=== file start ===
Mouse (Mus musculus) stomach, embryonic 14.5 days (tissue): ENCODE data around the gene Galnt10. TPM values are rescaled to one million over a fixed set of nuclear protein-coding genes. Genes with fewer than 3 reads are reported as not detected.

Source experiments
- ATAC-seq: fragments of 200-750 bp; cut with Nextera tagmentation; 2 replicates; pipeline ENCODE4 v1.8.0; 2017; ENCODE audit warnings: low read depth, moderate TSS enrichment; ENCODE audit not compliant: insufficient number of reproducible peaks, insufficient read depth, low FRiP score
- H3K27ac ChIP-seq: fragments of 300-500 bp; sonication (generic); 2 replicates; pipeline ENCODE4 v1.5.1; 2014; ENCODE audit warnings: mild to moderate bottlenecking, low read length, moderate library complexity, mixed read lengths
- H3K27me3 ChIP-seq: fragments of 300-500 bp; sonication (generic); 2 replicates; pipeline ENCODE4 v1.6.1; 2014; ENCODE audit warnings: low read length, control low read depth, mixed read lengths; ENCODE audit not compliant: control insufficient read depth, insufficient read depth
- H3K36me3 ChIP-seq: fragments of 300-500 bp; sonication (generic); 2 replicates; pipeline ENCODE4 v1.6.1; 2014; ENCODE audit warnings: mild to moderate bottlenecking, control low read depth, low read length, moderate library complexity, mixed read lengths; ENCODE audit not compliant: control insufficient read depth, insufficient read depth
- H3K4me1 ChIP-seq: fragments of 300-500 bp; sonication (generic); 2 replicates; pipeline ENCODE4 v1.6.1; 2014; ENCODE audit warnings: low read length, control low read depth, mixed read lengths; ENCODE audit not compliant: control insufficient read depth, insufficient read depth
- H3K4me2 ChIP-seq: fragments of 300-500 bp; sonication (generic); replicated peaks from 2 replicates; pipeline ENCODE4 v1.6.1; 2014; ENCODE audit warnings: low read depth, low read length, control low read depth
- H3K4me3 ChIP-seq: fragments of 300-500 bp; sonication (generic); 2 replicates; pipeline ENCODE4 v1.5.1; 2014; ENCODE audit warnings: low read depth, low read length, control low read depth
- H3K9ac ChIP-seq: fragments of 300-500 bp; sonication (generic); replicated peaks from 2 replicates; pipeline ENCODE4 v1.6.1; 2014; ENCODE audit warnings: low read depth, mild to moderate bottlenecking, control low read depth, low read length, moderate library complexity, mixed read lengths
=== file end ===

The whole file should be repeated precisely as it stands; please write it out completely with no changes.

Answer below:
Mouse (Mus musculus) stomach, embryonic 14.5 days (tissue): ENCODE data around the gene Galnt10. TPM values are rescaled to one million over a fixed set of nuclear protein-coding genes. Genes with fewer than 3 reads are reported as not detected.

Source experiments
- ATAC-seq: fragments of 200-750 bp; cut with Nextera tagmentation; 2 replicates; pipeline ENCODE4 v1.8.0; 2017; ENCODE audit warnings: low read depth, moderate TSS enrichment; ENCODE audit not compliant: insufficient number of reproducible peaks, insufficient read depth, low FRiP score
- H3K27ac ChIP-seq: fragments of 300-500 bp; sonication (generic); 2 replicates; pipeline ENCODE4 v1.5.1; 2014; ENCODE audit warnings: mild to moderate bottlenecking, low read length, moderate library complexity, mixed read lengths
- H3K27me3 ChIP-seq: fragments of 300-500 bp; sonication (generic); 2 replicates; pipeline ENCODE4 v1.6.1; 2014; ENCODE audit warnings: low read length, control low read depth, mixed read lengths; ENCODE audit not compliant: control insufficient read depth, insufficient read depth
- H3K36me3 ChIP-seq: fragments of 300-500 bp; sonication (generic); 2 replicates; pipeline ENCODE4 v1.6.1; 2014; ENCODE audit warnings: mild to moderate bottlenecking, control low read depth, low read length, moderate library complexity, mixed read lengths; ENCODE audit not compliant: control insufficient read depth, insufficient read depth
- H3K4me1 ChIP-seq: fragments of 300-500 bp; sonication (generic); 2 replicates; pipeline ENCODE4 v1.6.1; 2014; ENCODE audit warnings: low read length, control low read depth, mixed read lengths; ENCODE audit not compliant: control insufficient read depth, insufficient read depth
- H3K4me2 ChIP-seq: fragments of 300-500 bp; sonication (generic); replicated peaks from 2 replicates; pipeline ENCODE4 v1.6.1; 2014; ENCODE audit warnings: low read depth, low read length, control low read depth
- H3K4me3 ChIP-seq: fragments of 300-500 bp; sonication (generic); 2 replicates; pipeline ENCODE4 v1.5.1; 2014; ENCODE audit warnings: low read depth, low read length, control low read depth
- H3K9ac ChIP-seq: fragments of 300-500 bp; sonication (generic); replicated peaks from 2 replicates; pipeline ENCODE4 v1.6.1; 2014; ENCODE audit warnings: low read depth, mild to moderate bottlenecking, control low read depth, low read length, moderate library complexity, mixed read lengths